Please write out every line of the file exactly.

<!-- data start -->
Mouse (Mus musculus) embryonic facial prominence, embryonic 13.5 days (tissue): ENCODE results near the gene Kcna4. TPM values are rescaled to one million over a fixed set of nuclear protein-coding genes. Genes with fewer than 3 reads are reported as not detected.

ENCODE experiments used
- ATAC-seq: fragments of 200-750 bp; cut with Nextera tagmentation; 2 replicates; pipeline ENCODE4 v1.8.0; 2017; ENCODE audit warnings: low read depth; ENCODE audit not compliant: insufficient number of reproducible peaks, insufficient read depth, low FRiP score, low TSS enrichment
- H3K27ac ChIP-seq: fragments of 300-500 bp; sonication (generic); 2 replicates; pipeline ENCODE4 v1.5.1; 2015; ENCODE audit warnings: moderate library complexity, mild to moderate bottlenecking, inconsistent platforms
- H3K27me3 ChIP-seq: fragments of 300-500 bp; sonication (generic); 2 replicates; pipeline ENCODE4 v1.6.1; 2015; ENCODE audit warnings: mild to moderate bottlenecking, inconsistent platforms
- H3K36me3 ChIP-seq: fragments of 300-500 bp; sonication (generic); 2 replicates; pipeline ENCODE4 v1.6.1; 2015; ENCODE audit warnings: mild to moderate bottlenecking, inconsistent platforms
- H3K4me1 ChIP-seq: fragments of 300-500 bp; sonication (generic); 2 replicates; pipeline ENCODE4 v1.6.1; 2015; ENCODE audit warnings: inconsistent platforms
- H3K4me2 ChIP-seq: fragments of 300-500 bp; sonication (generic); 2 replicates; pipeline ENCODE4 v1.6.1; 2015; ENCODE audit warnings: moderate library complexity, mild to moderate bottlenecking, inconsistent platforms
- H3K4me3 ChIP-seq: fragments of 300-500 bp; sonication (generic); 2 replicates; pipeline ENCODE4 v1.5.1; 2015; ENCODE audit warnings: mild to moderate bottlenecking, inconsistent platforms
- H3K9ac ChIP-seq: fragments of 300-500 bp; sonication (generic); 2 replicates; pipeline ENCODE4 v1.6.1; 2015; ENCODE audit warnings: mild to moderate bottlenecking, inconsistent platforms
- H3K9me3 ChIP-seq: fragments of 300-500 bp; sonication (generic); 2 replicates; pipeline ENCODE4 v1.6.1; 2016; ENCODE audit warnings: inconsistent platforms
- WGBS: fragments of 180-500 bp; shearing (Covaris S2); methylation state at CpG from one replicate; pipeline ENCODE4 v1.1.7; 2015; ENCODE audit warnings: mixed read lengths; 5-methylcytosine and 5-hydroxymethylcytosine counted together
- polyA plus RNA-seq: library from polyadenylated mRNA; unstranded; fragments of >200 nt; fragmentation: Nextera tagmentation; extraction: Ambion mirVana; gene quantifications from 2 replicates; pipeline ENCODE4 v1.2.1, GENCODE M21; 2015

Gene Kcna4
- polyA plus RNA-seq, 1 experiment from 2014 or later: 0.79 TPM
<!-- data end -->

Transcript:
Mouse (Mus musculus) embryonic facial prominence, embryonic 13.5 days (tissue): ENCODE results near the gene Kcna4. TPM values are rescaled to one million over a fixed set of nuclear protein-coding genes. Genes with fewer than 3 reads are reported as not detected.

ENCODE experiments used
- ATAC-seq: fragments of 200-750 bp; cut with Nextera tagmentation; 2 replicates; pipeline ENCODE4 v1.8.0; 2017; ENCODE audit warnings: low read depth; ENCODE audit not compliant: insufficient number of reproducible peaks, insufficient read depth, low FRiP score, low TSS enrichment
- H3K27ac ChIP-seq: fragments of 300-500 bp; sonication (generic); 2 replicates; pipeline ENCODE4 v1.5.1; 2015; ENCODE audit warnings: moderate library complexity, mild to moderate bottlenecking, inconsistent platforms
- H3K27me3 ChIP-seq: fragments of 300-500 bp; sonication (generic); 2 replicates; pipeline ENCODE4 v1.6.1; 2015; ENCODE audit warnings: mild to moderate bottlenecking, inconsistent platforms
- H3K36me3 ChIP-seq: fragments of 300-500 bp; sonication (generic); 2 replicates; pipeline ENCODE4 v1.6.1; 2015; ENCODE audit warnings: mild to moderate bottlenecking, inconsistent platforms
- H3K4me1 ChIP-seq: fragments of 300-500 bp; sonication (generic); 2 replicates; pipeline ENCODE4 v1.6.1; 2015; ENCODE audit warnings: inconsistent platforms
- H3K4me2 ChIP-seq: fragments of 300-500 bp; sonication (generic); 2 replicates; pipeline ENCODE4 v1.6.1; 2015; ENCODE audit warnings: moderate library complexity, mild to moderate bottlenecking, inconsistent platforms
- H3K4me3 ChIP-seq: fragments of 300-500 bp; sonication (generic); 2 replicates; pipeline ENCODE4 v1.5.1; 2015; ENCODE audit warnings: mild to moderate bottlenecking, inconsistent platforms
- H3K9ac ChIP-seq: fragments of 300-500 bp; sonication (generic); 2 replicates; pipeline ENCODE4 v1.6.1; 2015; ENCODE audit warnings: mild to moderate bottlenecking, inconsistent platforms
- H3K9me3 ChIP-seq: fragments of 300-500 bp; sonication (generic); 2 replicates; pipeline ENCODE4 v1.6.1; 2016; ENCODE audit warnings: inconsistent platforms
- WGBS: fragments of 180-500 bp; shearing (Covaris S2); methylation state at CpG from one replicate; pipeline ENCODE4 v1.1.7; 2015; ENCODE audit warnings: mixed read lengths; 5-methylcytosine and 5-hydroxymethylcytosine counted together
- polyA plus RNA-seq: library from polyadenylated mRNA; unstranded; fragments of >200 nt; fragmentation: Nextera tagmentation; extraction: Ambion mirVana; gene quantifications from 2 replicates; pipeline ENCODE4 v1.2.1, GENCODE M21; 2015

Gene Kcna4
- polyA plus RNA-seq, 1 experiment from 2014 or later: 0.79 TPM